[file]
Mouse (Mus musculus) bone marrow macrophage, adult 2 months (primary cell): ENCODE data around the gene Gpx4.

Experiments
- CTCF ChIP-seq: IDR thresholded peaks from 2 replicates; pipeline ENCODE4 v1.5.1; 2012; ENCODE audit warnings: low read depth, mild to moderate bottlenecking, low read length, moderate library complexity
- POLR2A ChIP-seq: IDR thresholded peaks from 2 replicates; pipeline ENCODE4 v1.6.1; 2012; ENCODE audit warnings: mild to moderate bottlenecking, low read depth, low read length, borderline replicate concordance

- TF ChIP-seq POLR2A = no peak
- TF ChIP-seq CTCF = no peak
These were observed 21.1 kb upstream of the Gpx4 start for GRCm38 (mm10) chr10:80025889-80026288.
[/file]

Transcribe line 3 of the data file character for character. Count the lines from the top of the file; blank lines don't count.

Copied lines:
- CTCF ChIP-seq: IDR thresholded peaks from 2 replicates; pipeline ENCODE4 v1.5.1; 2012; ENCODE audit warnings: low read depth, mild to moderate bottlenecking, low read length, moderate library complexity